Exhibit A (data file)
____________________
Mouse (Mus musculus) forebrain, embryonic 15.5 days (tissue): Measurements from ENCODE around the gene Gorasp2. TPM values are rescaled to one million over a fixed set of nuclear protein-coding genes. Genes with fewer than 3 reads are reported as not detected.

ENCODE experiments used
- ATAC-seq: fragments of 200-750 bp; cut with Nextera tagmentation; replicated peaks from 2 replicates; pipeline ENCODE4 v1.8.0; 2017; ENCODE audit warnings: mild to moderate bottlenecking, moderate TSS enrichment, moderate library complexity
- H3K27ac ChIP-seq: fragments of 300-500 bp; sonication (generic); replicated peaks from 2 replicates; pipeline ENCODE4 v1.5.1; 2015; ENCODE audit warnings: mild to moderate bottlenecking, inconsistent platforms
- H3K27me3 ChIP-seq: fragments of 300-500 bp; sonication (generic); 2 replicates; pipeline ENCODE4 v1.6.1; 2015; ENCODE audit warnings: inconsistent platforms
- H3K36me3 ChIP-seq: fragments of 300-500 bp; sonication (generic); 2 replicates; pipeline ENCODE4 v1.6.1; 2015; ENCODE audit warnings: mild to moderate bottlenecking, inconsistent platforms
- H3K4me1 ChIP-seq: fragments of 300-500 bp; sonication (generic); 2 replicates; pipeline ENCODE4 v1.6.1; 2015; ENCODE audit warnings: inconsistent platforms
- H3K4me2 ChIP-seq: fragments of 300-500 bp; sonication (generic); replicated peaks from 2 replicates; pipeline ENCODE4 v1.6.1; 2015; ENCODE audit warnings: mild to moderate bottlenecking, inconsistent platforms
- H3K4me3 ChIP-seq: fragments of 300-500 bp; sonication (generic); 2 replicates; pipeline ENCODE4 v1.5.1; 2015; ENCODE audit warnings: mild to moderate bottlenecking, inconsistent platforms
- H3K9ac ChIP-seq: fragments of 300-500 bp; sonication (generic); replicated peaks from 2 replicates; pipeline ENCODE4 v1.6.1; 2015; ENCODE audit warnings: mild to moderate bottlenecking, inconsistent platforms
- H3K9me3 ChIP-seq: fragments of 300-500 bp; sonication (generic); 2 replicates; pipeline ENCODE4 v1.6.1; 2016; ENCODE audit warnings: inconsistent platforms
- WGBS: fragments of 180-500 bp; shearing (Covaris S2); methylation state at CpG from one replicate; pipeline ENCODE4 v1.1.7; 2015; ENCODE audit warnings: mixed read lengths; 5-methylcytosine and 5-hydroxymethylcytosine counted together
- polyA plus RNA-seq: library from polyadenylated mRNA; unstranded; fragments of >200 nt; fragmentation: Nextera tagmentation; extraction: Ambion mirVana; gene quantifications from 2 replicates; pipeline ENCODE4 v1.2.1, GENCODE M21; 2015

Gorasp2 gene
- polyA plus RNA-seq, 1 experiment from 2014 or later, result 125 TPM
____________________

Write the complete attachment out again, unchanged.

Mouse (Mus musculus) forebrain, embryonic 15.5 days (tissue): Measurements from ENCODE around the gene Gorasp2. TPM values are rescaled to one million over a fixed set of nuclear protein-coding genes. Genes with fewer than 3 reads are reported as not detected.

ENCODE experiments used
- ATAC-seq: fragments of 200-750 bp; cut with Nextera tagmentation; replicated peaks from 2 replicates; pipeline ENCODE4 v1.8.0; 2017; ENCODE audit warnings: mild to moderate bottlenecking, moderate TSS enrichment, moderate library complexity
- H3K27ac ChIP-seq: fragments of 300-500 bp; sonication (generic); replicated peaks from 2 replicates; pipeline ENCODE4 v1.5.1; 2015; ENCODE audit warnings: mild to moderate bottlenecking, inconsistent platforms
- H3K27me3 ChIP-seq: fragments of 300-500 bp; sonication (generic); 2 replicates; pipeline ENCODE4 v1.6.1; 2015; ENCODE audit warnings: inconsistent platforms
- H3K36me3 ChIP-seq: fragments of 300-500 bp; sonication (generic); 2 replicates; pipeline ENCODE4 v1.6.1; 2015; ENCODE audit warnings: mild to moderate bottlenecking, inconsistent platforms
- H3K4me1 ChIP-seq: fragments of 300-500 bp; sonication (generic); 2 replicates; pipeline ENCODE4 v1.6.1; 2015; ENCODE audit warnings: inconsistent platforms
- H3K4me2 ChIP-seq: fragments of 300-500 bp; sonication (generic); replicated peaks from 2 replicates; pipeline ENCODE4 v1.6.1; 2015; ENCODE audit warnings: mild to moderate bottlenecking, inconsistent platforms
- H3K4me3 ChIP-seq: fragments of 300-500 bp; sonication (generic); 2 replicates; pipeline ENCODE4 v1.5.1; 2015; ENCODE audit warnings: mild to moderate bottlenecking, inconsistent platforms
- H3K9ac ChIP-seq: fragments of 300-500 bp; sonication (generic); replicated peaks from 2 replicates; pipeline ENCODE4 v1.6.1; 2015; ENCODE audit warnings: mild to moderate bottlenecking, inconsistent platforms
- H3K9me3 ChIP-seq: fragments of 300-500 bp; sonication (generic); 2 replicates; pipeline ENCODE4 v1.6.1; 2016; ENCODE audit warnings: inconsistent platforms
- WGBS: fragments of 180-500 bp; shearing (Covaris S2); methylation state at CpG from one replicate; pipeline ENCODE4 v1.1.7; 2015; ENCODE audit warnings: mixed read lengths; 5-methylcytosine and 5-hydroxymethylcytosine counted together
- polyA plus RNA-seq: library from polyadenylated mRNA; unstranded; fragments of >200 nt; fragmentation: Nextera tagmentation; extraction: Ambion mirVana; gene quantifications from 2 replicates; pipeline ENCODE4 v1.2.1, GENCODE M21; 2015

Gorasp2 gene
- polyA plus RNA-seq, 1 experiment from 2014 or later, result 125 TPM